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From Poetry Magazine

Tagore’s Soul and Raymond Carver’s “Happiness”

By Lindsay Garbutt

Diving into the Poetry magazine archives, we came across this minimal ad for Rabindranath Tagore’s Sheaves: Poems and Songs on the back of the February 1933 issue:

New poems by India’s beloved prophet and seer, whose verse, like his life, is distinguished by simplicity, strength and delicacy.

Poetry introduced Tagore to the English-speaking world with the publication of his poems in the magazine’s third issue, December 1912. Tagore received the Nobel Prize for Literature the following year, and the magazine went on to publish nearly two dozen of his poems. We’ve reprinted his first appearance in this month’s issue:

But there, where spreads the infinite sky for the soul to take her flight in, reigns the stainless white radiance. There is no day nor night, nor form nor color, and never never a word.

You can read the rest of the poems here. Can’t get enough Tagore? Seek refuge from the AWP madness by visiting the Art Institute of Chicago’s exhibition of his paintings. (The Art Institute is also hosting a lecture on Tagore’s work by poet and translator William Radice on March 19.)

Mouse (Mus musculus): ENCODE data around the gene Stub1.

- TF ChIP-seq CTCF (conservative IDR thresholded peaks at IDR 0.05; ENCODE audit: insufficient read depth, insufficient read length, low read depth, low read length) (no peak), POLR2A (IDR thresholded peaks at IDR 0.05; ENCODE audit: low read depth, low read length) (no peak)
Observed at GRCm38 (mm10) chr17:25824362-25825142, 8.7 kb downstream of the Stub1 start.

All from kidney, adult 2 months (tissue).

Also, this month marks the 27th anniversary of Raymond Carver’s first appearance in Poetry. The February 1985 issue begins with his poem “Happiness”:

And ends with “Grief”:

Woke up early this morning and from my bed
looked far across the Strait to see
a small boat moving through the choppy water,
a single running light on. Remembered
my friend who used to shout
his dead wife’s name from hilltops
around Perugia. Who set a plate
for her at his simple table long after
she was gone. And opened the windows
so she could have fresh air. Such display
I found embarrassing. So did his other
friends. I couldn’t see it.
Not until this morning.

You can read the rest of Carver’s poems in the issue online. Carver was published in the magazine every year thereafter until 1990. He wrote about his first publication in Poetry, and his serendipitous first encounter with the magazine, in our seventy-fifth anniversary issue.

We’ll leave you with this treat from the back cover of Poetry’s February 1938 issue:

Indeed! Still here? Looking for more visuals from the Poetry archive? Check out our new Tumblr.

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Posted in From Poetry Magazine on Wednesday, February 29th, 2012 by Lindsay Garbutt.